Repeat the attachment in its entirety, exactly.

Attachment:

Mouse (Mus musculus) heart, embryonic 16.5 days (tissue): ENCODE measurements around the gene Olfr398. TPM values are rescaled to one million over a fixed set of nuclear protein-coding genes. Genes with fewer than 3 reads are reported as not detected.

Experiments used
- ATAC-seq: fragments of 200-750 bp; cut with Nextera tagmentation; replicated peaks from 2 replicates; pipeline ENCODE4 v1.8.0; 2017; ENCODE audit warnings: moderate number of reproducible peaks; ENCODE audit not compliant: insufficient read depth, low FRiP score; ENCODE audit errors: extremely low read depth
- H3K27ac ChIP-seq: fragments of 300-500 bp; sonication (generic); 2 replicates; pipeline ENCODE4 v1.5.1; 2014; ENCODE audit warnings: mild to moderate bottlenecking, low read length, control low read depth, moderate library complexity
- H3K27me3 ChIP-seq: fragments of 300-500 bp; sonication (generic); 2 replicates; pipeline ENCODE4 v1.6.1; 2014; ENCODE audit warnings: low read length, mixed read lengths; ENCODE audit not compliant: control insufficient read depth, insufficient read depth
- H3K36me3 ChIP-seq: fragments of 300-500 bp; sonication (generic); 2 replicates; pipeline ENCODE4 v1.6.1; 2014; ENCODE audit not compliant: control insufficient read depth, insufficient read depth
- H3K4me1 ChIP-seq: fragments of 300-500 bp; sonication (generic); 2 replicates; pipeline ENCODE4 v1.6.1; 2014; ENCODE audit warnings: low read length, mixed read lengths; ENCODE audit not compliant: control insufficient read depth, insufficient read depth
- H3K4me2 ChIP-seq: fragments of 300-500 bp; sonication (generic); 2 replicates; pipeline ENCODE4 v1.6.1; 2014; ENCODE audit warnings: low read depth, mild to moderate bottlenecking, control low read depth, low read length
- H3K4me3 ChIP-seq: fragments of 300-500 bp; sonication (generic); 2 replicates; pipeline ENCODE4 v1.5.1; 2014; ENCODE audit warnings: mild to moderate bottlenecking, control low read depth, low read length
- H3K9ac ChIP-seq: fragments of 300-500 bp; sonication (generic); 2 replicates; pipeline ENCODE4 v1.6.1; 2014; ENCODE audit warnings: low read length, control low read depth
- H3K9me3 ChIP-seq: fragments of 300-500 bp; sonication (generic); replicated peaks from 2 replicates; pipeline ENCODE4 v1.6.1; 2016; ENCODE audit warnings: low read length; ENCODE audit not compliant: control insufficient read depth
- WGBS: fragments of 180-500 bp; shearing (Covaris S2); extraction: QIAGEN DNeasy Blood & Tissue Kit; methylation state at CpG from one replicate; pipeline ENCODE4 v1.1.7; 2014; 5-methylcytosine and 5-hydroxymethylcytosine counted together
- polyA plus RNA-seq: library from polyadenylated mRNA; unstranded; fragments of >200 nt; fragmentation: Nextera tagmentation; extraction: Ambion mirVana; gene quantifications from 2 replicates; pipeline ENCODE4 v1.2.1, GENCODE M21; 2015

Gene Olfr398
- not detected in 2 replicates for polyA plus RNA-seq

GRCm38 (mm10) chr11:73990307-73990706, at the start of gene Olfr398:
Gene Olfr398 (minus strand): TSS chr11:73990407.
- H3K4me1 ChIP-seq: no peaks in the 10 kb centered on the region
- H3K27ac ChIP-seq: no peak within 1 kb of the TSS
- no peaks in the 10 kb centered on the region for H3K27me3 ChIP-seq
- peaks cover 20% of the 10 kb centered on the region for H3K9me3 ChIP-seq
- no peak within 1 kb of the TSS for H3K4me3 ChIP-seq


Mouse (Mus musculus) heart, embryonic 16.5 days (tissue): ENCODE measurements around the gene Olfr398. TPM values are rescaled to one million over a fixed set of nuclear protein-coding genes. Genes with fewer than 3 reads are reported as not detected.

Experiments used
- ATAC-seq: fragments of 200-750 bp; cut with Nextera tagmentation; replicated peaks from 2 replicates; pipeline ENCODE4 v1.8.0; 2017; ENCODE audit warnings: moderate number of reproducible peaks; ENCODE audit not compliant: insufficient read depth, low FRiP score; ENCODE audit errors: extremely low read depth
- H3K27ac ChIP-seq: fragments of 300-500 bp; sonication (generic); 2 replicates; pipeline ENCODE4 v1.5.1; 2014; ENCODE audit warnings: mild to moderate bottlenecking, low read length, control low read depth, moderate library complexity
- H3K27me3 ChIP-seq: fragments of 300-500 bp; sonication (generic); 2 replicates; pipeline ENCODE4 v1.6.1; 2014; ENCODE audit warnings: low read length, mixed read lengths; ENCODE audit not compliant: control insufficient read depth, insufficient read depth
- H3K36me3 ChIP-seq: fragments of 300-500 bp; sonication (generic); 2 replicates; pipeline ENCODE4 v1.6.1; 2014; ENCODE audit not compliant: control insufficient read depth, insufficient read depth
- H3K4me1 ChIP-seq: fragments of 300-500 bp; sonication (generic); 2 replicates; pipeline ENCODE4 v1.6.1; 2014; ENCODE audit warnings: low read length, mixed read lengths; ENCODE audit not compliant: control insufficient read depth, insufficient read depth
- H3K4me2 ChIP-seq: fragments of 300-500 bp; sonication (generic); 2 replicates; pipeline ENCODE4 v1.6.1; 2014; ENCODE audit warnings: low read depth, mild to moderate bottlenecking, control low read depth, low read length
- H3K4me3 ChIP-seq: fragments of 300-500 bp; sonication (generic); 2 replicates; pipeline ENCODE4 v1.5.1; 2014; ENCODE audit warnings: mild to moderate bottlenecking, control low read depth, low read length
- H3K9ac ChIP-seq: fragments of 300-500 bp; sonication (generic); 2 replicates; pipeline ENCODE4 v1.6.1; 2014; ENCODE audit warnings: low read length, control low read depth
- H3K9me3 ChIP-seq: fragments of 300-500 bp; sonication (generic); replicated peaks from 2 replicates; pipeline ENCODE4 v1.6.1; 2016; ENCODE audit warnings: low read length; ENCODE audit not compliant: control insufficient read depth
- WGBS: fragments of 180-500 bp; shearing (Covaris S2); extraction: QIAGEN DNeasy Blood & Tissue Kit; methylation state at CpG from one replicate; pipeline ENCODE4 v1.1.7; 2014; 5-methylcytosine and 5-hydroxymethylcytosine counted together
- polyA plus RNA-seq: library from polyadenylated mRNA; unstranded; fragments of >200 nt; fragmentation: Nextera tagmentation; extraction: Ambion mirVana; gene quantifications from 2 replicates; pipeline ENCODE4 v1.2.1, GENCODE M21; 2015

Gene Olfr398
- not detected in 2 replicates for polyA plus RNA-seq

GRCm38 (mm10) chr11:73990307-73990706, at the start of gene Olfr398:
Gene Olfr398 (minus strand): TSS chr11:73990407.
- H3K4me1 ChIP-seq: no peaks in the 10 kb centered on the region
- H3K27ac ChIP-seq: no peak within 1 kb of the TSS
- no peaks in the 10 kb centered on the region for H3K27me3 ChIP-seq
- peaks cover 20% of the 10 kb centered on the region for H3K9me3 ChIP-seq
- no peak within 1 kb of the TSS for H3K4me3 ChIP-seq